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Mrs. Spelman: To ask the Secretary of State for International Development (1) what her Department is doing to support research and development into new drugs to combat African trypanosomiasis; 
(3) what action her Department is taking to support efforts to raise awareness of trypanosomiasis in Africa. 
Hilary Benn: The World Health Organisation (WHO) estimates that "sleeping sickness" or trypanosomiasis occurs in 36 countries in sub-Saharan Africa, with 300,000 new cases annually, but poor data and diagnosis make it difficult to estimate the full extent of the problem. Recently there have been epidemic outbreaks in central and eastern Africa, especially in countries experiencing civil war and social upheaval.
We are committed to improving the health of poor people in developing countries, including by improving access to essential drugs and vaccines to combat the diseases that most affect them. Part of this commitment is to make safe and effective essential drugs available at an affordable price. We look to WHO to help raise the awareness of this issue and to ensure that this is achieved through international collaborative efforts. We provide significant resources to WHO to support this work.
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WHO is currently working with Medecins Sans Frontieres and pharmaceutical manufacturers to ensure drug supplies for the treatment of sleeping sickness free of charge for the next five years. it will also increase surveillance teams and undertake research on better treatment regimens. We, along with other donors are working in partnership with the pharmaceutical industry and research organisations to support the development of new drugs. The Gates Foundation is currently funding the development and trials of a promising new drug for treatment.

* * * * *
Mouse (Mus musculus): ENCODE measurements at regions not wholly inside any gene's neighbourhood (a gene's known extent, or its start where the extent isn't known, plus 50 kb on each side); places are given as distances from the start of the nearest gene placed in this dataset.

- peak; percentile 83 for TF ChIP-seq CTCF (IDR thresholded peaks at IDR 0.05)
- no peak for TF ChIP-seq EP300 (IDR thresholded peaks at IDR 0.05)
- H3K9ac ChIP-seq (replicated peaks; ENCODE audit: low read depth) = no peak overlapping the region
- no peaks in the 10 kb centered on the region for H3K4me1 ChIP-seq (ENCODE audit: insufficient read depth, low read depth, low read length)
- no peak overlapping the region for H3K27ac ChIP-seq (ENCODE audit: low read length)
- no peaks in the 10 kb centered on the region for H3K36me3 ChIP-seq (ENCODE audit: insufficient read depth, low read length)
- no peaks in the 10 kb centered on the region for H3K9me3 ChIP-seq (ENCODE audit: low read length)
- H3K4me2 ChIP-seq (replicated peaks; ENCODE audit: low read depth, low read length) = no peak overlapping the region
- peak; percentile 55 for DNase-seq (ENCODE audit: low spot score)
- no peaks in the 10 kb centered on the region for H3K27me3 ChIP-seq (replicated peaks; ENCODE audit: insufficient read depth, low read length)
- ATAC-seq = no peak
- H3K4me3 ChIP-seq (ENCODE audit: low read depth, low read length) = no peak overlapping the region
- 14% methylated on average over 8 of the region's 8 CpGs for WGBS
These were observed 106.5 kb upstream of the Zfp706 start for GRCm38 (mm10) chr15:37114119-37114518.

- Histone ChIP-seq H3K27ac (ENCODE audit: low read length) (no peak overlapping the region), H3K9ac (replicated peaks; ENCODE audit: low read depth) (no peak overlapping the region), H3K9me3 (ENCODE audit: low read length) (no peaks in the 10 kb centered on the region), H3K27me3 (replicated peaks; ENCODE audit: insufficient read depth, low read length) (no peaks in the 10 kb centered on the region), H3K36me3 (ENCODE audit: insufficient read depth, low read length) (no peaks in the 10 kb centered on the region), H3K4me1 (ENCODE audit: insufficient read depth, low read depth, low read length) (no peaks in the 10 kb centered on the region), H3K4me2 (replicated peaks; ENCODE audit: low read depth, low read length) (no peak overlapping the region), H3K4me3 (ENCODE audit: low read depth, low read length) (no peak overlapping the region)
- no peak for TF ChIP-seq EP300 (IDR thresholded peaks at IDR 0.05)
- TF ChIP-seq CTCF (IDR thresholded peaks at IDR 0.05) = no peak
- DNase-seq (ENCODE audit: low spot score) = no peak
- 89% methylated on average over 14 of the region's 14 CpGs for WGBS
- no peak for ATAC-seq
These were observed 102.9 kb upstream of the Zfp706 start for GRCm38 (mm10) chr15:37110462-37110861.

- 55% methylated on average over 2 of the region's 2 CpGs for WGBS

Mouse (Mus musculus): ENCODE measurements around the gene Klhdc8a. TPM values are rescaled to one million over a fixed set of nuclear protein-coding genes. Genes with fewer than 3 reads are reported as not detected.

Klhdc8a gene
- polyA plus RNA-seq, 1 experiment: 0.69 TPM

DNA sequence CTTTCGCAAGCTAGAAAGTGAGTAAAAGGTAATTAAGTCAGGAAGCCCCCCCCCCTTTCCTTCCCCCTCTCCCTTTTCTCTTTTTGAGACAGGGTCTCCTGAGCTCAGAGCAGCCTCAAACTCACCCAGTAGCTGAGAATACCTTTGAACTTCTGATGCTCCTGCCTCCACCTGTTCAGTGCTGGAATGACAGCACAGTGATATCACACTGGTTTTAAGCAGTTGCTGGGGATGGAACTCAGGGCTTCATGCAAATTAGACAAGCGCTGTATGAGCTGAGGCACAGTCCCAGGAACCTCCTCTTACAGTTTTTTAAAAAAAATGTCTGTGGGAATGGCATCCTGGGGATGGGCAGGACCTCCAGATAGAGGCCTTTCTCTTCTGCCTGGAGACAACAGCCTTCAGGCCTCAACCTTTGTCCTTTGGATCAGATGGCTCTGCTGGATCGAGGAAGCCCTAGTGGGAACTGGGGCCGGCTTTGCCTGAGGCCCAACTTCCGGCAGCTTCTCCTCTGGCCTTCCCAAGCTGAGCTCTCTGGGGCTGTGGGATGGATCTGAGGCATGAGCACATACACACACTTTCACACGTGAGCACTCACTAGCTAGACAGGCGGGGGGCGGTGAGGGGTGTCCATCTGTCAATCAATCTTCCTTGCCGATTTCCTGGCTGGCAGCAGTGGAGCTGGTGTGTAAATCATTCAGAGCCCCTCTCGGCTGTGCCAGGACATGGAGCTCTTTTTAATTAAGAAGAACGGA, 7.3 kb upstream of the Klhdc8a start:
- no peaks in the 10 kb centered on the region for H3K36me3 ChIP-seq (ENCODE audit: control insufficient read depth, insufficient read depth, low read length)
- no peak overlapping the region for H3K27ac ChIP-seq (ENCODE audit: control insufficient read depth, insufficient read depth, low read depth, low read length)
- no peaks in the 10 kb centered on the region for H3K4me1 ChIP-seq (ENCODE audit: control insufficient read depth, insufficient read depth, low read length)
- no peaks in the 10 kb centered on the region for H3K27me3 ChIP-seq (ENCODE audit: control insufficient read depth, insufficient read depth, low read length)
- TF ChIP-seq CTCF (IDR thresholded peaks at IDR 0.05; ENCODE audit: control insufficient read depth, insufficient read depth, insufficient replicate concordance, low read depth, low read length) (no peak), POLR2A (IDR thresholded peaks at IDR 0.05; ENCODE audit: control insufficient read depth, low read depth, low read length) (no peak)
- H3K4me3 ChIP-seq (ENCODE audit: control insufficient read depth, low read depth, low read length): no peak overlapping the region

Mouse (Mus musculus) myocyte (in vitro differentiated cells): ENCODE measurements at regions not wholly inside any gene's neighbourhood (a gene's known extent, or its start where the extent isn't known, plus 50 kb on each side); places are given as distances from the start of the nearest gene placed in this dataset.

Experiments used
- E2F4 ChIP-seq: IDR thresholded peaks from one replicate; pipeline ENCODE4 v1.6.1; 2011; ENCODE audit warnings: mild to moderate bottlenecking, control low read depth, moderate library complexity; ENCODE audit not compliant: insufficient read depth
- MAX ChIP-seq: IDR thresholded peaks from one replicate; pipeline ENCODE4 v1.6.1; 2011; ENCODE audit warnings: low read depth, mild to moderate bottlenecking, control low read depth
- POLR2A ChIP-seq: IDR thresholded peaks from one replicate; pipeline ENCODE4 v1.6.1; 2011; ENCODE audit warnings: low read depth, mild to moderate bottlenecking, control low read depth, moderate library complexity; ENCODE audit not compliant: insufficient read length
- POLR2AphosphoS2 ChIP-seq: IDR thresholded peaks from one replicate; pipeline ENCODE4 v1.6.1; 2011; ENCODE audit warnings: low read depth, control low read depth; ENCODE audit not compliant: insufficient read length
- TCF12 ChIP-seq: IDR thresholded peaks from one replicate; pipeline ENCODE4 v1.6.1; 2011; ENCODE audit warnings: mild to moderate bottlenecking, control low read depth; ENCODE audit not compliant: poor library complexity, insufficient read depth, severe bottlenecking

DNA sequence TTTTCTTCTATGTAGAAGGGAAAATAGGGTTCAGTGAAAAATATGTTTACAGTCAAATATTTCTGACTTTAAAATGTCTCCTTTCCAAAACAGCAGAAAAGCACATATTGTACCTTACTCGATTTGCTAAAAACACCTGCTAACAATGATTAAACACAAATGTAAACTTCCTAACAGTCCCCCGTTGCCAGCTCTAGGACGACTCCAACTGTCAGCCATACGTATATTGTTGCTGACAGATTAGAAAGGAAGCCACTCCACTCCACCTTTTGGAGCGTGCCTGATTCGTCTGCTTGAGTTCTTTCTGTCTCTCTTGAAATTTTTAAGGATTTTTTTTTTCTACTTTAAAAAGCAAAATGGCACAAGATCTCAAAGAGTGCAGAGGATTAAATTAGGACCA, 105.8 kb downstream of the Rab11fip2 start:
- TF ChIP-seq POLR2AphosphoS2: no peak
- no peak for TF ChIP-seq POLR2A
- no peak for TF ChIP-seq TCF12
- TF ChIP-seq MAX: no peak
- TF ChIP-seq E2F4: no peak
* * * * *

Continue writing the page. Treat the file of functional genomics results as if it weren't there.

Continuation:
We also recognise the need to ensure that existing drugs are available, particularly to the poorest. This requires strengthening systems of delivery for quality assured drugs. We work with countries in improving systems to procure and distribute drugs, manage drug supplies and encourage appropriate drug use.
Hilary Benn: In addition to those who have moved into Pakistan from Afghanistan since 11 September, Pakistan has been shouldering the burden of some 2 million refugees from Afghanistan for many years. Over the last 20 years, these refugees have been hosted in camps in Pakistan or absorbed into local communities. The majority of the camps in Pakistan pre-date the agreement of the international Sphere standards.
The international community is giving Pakistan all possible support in coping with this burden and making progress towards improving standards in camps, including ensuring that all refugees are properly cared for.
So far DFID has committed £3 million to UNHCR's operations, in response to the current crisis, to support its operations for refugees. This has included technical personnel, material and financial support. At the request of UNHCR, we have provided three relief flights to Iran and Pakistan transporting tents, shelter material and communications equipment. We have also provided a specialist site planner to UNHCR in Pakistan to assist with the setting up of new refugee camp sites. In addition we have provided £6 million to NGOs, much of which has been directed towards Afghans in neighbouring countries, including Pakistan, and £11 million to support communities in Pakistan most affected by the influx of refugees.
Hilary Benn: The World Food Programme (WFP) continues to make good progress in transporting food aid to Afghanistan. It delivered a record 116,000 metric tonnes of food during the month of December alone, using a network of some 2,000 trucks, as well as air and barge operations. It is working to keep routes open over the winter using all-weather vehicles and specialised snow teams.